From mid-spring until early fall, the sun beats down on the roof top and heats up the attic space. It can get up to 130° F. If this hot air is not cleared out… please read on.
Helpfull Article On Attic Ventilation
First Some Definitions: There are 2 types of attic ventilation fans, please read on to see the difference
Attic Roof fan: Installed in the roof itself. From the outside, it looks something like a mushroom. Operates with an automatic thermostat. It pulls outside air in through the gable vents, and any soffit vents or passive vents if they exist.
Gable fan: Fan installed inside the attic against a gable vent at the side of the attic and operates with a thermostat. Since you can only pull air through one vent, it isn’t as big or able to do as much as a roof fan.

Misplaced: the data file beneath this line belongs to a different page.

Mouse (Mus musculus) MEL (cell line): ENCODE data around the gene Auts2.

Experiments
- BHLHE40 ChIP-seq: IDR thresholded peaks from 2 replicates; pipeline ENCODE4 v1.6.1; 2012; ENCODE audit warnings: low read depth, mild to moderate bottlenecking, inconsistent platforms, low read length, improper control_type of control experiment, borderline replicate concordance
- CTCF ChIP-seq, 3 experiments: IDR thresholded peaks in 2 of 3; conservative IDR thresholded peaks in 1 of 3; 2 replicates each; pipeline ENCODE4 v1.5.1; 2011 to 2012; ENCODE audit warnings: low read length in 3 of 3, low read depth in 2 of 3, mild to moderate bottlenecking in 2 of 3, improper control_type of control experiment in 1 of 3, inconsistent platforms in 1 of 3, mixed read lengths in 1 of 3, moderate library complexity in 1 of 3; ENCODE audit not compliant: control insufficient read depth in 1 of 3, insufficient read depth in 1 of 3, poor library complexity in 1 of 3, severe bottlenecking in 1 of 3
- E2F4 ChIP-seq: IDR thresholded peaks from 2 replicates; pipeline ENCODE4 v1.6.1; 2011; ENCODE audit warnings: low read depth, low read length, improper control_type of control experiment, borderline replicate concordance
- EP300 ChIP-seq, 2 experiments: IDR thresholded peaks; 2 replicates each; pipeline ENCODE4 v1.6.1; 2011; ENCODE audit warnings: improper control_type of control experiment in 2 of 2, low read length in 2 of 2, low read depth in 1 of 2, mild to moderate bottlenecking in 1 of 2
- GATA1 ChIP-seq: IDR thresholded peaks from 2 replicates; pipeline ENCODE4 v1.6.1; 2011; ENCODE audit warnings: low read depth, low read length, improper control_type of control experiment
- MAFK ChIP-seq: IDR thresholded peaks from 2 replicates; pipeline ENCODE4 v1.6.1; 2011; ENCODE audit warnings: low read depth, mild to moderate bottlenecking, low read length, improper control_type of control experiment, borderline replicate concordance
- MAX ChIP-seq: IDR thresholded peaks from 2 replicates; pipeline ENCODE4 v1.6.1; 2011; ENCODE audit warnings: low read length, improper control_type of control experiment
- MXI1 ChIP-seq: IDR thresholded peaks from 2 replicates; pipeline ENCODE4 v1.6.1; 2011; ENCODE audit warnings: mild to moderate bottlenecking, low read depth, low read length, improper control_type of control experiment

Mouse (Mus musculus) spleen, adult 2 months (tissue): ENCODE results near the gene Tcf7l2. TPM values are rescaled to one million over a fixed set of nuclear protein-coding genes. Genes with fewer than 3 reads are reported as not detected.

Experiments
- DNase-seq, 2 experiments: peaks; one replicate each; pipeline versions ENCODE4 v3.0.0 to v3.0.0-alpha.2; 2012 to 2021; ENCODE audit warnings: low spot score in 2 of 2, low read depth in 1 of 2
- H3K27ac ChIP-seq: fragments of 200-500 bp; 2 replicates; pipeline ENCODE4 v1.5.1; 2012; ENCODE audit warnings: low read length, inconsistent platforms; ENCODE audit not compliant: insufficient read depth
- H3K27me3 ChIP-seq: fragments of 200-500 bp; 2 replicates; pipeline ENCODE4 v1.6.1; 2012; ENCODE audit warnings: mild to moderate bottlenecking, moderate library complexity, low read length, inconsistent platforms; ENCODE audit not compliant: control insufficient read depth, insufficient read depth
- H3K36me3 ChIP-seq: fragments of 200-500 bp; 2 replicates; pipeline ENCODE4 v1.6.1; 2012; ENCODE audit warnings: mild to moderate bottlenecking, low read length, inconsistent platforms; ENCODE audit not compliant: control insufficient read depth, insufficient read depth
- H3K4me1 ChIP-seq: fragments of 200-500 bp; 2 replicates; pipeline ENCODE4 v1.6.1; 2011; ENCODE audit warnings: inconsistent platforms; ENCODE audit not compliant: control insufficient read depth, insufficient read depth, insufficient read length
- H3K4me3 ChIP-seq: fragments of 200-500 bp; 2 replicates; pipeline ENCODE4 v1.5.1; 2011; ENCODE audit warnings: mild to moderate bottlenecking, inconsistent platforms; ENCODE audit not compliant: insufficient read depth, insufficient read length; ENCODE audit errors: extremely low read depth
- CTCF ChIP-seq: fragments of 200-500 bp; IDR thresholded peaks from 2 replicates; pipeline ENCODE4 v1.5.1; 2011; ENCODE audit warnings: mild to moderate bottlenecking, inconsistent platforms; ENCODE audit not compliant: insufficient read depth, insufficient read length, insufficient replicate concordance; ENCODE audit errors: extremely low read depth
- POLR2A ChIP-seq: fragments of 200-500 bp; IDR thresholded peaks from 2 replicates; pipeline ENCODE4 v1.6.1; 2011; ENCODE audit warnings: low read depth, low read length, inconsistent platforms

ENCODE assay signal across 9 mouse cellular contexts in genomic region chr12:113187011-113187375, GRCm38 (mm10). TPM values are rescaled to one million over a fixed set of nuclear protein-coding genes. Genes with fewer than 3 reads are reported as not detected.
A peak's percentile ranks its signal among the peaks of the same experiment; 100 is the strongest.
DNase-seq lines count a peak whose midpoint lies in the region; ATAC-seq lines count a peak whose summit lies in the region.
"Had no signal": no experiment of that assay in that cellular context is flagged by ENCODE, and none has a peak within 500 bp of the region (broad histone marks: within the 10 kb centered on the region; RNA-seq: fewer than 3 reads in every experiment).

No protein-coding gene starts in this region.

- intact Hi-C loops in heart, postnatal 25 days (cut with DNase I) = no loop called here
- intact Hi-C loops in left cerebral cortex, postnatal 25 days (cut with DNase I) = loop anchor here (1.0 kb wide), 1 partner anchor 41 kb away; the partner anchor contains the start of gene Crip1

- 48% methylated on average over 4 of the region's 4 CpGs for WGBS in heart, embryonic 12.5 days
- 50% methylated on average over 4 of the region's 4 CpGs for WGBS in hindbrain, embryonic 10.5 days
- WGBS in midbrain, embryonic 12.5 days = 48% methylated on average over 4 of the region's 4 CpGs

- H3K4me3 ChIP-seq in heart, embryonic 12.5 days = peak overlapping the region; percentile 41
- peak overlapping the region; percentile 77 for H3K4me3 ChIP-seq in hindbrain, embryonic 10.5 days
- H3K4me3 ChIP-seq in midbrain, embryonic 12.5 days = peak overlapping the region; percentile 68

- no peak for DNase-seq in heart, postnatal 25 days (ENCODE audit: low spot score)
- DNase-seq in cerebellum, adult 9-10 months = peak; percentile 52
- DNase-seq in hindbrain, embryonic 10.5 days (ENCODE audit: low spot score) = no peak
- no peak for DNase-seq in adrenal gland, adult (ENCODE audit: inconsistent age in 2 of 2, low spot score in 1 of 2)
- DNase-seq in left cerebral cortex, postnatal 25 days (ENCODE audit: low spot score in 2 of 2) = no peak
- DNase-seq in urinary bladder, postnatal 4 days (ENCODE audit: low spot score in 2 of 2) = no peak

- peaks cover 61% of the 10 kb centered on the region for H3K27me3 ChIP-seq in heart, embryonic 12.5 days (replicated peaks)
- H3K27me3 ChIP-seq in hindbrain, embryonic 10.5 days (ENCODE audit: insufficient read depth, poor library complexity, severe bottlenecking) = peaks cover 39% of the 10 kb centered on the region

From mid-spring until early fall, the sun beats down on the roof top and heats up the attic space. It can get up to 130° F. If this hot air is not cleared out, it will slowly saturate the beams, insulation, ceilings and walls. The large mass of hot air and the heated wood, insulation and sheet rock slowly transfers this heat to the top floor (or main floor of a ranch style house). This is why the outside can be cooling off in the afternoon/evening but the house is still getting hotter and hotter inside.
The solution is to get rid of this high volume of hot air. With a typical thermostat setting of 110° F, the roof fan turns on, pulls out the hot air out, replacing it with cooler air being pulled in through the vents. A roof fan can pull air through the 2 gable vents and/or soffit vents on the roof overhang. Even if it’s 90° outside, that’s a lot cooler than the 130° attic air.